Gio Compario doesn't sing any opera in GoCompare's debut ad by Droga5

Infamous mascot re-enacts car accident that leads to insurance claim in spot.


Longtime GoCompare.com mascot Gio Compario has a new role in the brand’s first campaign by Droga5 London.

In a TV ad called "Tree", debuting on Sunday (25 August), the opera singer does not belt out his usual GoCompare jingle but instead gets behind the wheel to re-enact an accident that led to a real car-insurance claim. Wynne Evans, the Welsh tenor who portrays Gio, also appears as himself to narrate the events. 

Along with the film, Droga5 has created a new visual identity and 10-second idents for GoCompare's sponsorship of Dave's weekend programming. Out-of-home activity featuring black-and-white photos of Gio against a colourful background will run on 14,000 sites across the UK, including on nozzles at petrol stations. 

The work promotes GoCompare’s new offer that enables qualifying customers to receive free excess cover worth up to £250 when they buy or switch insurance through the comparison website. A second TV spot will air following "Tree".

It was created by Ashley Hamilton and Sara Sutherland, and directed by Jeff Low through Biscuit Filmworks. Hearts & Science handled media planning and buying. 

Droga5 won GoCompare’s £40m advertising account in March after a pitch against Anomaly and TBWA\London. The review followed the appointment of Zoe Harris as chief marketing officer last year. Before that, the brand had not worked with an agency for four years. 

The many lives of Gio

During the review, there was "definitely a debate" about whether to keep Gio as the mascot, Harris said. As David Kolbusz, chief creative officer at Droga5 London, explained: "Some people love Gio Compario, some people hate him."

Gio is one of the longest-running characters in British advertising. This month marks his 10th anniversary as the brand’s mascot, barring a couple of short breaks – but GoCompare has always brought him back.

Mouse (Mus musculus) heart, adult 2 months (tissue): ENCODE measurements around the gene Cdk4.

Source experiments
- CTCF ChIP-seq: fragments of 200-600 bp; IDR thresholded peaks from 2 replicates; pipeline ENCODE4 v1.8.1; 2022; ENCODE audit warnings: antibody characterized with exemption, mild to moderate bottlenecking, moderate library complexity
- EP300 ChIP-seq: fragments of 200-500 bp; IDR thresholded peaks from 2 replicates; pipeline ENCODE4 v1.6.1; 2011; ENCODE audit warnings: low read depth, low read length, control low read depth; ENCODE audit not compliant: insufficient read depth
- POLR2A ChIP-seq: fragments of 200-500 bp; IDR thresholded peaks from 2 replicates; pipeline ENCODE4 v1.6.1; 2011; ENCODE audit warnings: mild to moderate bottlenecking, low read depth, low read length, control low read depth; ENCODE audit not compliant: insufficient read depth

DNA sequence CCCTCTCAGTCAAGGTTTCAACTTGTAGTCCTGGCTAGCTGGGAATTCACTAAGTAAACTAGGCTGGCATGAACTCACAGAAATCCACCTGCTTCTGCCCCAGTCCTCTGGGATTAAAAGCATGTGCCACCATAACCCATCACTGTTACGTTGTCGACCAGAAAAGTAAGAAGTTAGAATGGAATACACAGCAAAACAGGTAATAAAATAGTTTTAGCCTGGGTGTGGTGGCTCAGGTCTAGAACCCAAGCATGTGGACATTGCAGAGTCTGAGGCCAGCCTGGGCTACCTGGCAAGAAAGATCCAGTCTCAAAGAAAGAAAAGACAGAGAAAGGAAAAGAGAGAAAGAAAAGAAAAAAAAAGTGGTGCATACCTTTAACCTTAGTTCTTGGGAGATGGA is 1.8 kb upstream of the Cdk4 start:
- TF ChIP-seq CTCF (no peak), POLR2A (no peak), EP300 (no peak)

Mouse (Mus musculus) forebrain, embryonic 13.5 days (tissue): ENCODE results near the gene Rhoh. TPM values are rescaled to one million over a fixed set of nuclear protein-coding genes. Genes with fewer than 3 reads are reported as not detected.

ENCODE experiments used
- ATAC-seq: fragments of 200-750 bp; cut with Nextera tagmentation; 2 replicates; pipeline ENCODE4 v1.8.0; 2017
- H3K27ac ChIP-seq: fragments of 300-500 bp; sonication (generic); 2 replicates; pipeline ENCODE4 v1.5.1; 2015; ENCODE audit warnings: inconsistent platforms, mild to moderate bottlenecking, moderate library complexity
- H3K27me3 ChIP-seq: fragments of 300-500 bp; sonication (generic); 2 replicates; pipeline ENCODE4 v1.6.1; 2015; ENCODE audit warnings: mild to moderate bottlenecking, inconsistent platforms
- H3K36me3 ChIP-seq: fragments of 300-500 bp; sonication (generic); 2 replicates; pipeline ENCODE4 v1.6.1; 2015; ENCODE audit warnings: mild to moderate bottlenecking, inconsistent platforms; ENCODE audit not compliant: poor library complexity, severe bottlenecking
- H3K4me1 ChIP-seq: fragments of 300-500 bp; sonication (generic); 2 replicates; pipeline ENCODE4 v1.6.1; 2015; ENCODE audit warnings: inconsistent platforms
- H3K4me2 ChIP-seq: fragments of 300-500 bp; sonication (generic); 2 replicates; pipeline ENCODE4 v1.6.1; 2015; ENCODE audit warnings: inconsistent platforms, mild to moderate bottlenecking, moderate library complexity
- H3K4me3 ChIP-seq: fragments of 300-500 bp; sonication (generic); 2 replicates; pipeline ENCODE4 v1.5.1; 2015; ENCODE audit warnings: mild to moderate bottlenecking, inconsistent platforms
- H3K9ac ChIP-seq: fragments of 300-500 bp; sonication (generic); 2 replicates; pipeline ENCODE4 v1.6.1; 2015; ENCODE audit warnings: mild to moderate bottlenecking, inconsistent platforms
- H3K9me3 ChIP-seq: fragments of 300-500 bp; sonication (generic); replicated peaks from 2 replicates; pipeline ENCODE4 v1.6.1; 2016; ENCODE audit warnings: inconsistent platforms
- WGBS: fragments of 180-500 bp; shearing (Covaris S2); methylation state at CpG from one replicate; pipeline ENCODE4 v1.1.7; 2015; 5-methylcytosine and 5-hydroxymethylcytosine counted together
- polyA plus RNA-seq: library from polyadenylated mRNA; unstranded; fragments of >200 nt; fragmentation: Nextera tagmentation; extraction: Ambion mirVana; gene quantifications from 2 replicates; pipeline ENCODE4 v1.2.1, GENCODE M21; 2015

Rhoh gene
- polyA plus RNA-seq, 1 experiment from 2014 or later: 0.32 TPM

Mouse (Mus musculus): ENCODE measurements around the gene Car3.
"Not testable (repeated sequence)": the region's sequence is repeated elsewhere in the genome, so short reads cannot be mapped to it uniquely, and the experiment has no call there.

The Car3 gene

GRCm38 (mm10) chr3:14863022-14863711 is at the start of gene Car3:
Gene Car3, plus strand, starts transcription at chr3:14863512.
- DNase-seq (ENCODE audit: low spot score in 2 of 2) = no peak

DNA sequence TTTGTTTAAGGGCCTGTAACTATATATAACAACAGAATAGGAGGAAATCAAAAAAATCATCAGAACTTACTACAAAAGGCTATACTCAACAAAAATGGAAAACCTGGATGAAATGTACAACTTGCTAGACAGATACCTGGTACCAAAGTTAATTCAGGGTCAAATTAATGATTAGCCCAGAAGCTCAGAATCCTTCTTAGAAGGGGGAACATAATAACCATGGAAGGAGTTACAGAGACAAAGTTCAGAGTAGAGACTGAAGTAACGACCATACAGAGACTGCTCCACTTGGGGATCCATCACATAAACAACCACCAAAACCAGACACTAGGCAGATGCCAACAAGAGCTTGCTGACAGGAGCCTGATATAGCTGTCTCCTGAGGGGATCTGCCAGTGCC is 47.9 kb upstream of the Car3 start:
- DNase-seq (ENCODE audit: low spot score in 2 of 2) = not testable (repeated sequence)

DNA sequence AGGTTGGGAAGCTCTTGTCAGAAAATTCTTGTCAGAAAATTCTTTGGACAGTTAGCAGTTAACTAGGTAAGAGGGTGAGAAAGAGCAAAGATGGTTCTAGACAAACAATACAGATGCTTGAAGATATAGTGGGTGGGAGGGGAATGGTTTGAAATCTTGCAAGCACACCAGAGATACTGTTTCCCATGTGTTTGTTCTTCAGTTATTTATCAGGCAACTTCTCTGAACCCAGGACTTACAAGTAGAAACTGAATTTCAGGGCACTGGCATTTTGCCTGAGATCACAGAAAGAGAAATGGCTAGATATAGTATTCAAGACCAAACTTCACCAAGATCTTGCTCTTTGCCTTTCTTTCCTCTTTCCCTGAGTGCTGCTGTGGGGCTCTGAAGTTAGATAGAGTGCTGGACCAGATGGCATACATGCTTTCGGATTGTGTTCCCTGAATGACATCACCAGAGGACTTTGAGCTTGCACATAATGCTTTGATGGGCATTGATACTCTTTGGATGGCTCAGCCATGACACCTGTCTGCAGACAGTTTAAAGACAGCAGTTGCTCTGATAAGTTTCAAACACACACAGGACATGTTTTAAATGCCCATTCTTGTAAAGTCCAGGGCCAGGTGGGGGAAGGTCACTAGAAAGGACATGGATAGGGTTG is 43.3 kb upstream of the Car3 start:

A decade ago, Evans was cast as the voice of the character, while the brand planned to use a separate actor to play Gio. "The story goes that [Evans] walked in to do a sample for the shoot and they were like 'That’s him – that’s Gio,'" Harris said. 

The opera singer became infamous for the delivery of his tune. His irritating qualities were acknowledged in ads, created by Dare between 2012 and 2013, that showed celebrities and members of the public killing Gio before he could start singing.

When Fold7 took over the account in 2013, the agency created work that did not feature Gio at all, but instead focused on a team of insurance experts in a fictional Welsh town. Fold7 split with GoCompare in 2015 over "creative differences".

"Gio is not the problem – he’s iconic. The song became so dominant that it’s an earworm," Harris said. "By toning that down, it’s a smart evolution of him and gives him a different purpose. Introducing Wynne as well adds more dimensions to what we can do."

Harris said that when she tells people she works for GoCompare, "their faces light up and they sing the song to you", proving the power of the character. 

"He’s an incredibly valuable asset," she said. "GoCompare's advertising is incredibly effective, so you have to be really careful when you move something on."

Kolbusz added: "Regardless of how you feel about Britain’s most ubiquitous tenor, you never forget him." 

Making insurance less boring

Refreshing a longtime brand asset proved a creative challenge. However, another difficulty was finding an interesting way to talk about GoCompare’s actual business: helping people find the right insurance. 

"The idea of talking about insurance is surprising, because no other comparison-site advertising has done that," Harris said. "That’s something Droga5 talked about in the pitch – the idea that insurance might be boring, but the reasons you make a claim are highly emotive. Having a car accident or a car broken into are the things of films and reality shows. 

"We’re defeating ourselves by saying insurance is boring, so let’s make all these entertaining ads and use tricks and characters and gimmicks, because we don't want to talk about the actual product we have."

This is a critical focus because the price-comparison market has become more competitive in recent years, Harris explained. 

"When the category started, it was all about salience and which site you think of first. The reason that’s changed is now consumers compare the comparison sites – a lot of them go to two or three," she said. "Being top of mind is still important, but you need to have more depth to that. 

"When you get to the point of purchase, what’s going to nudge it your way? You have to stand for something and we want to be the number-one choice for car insurance."

The campaign aims to get this message across "without losing the essence of what GoCompare is. It still has humour but a different type of humour," Harris said.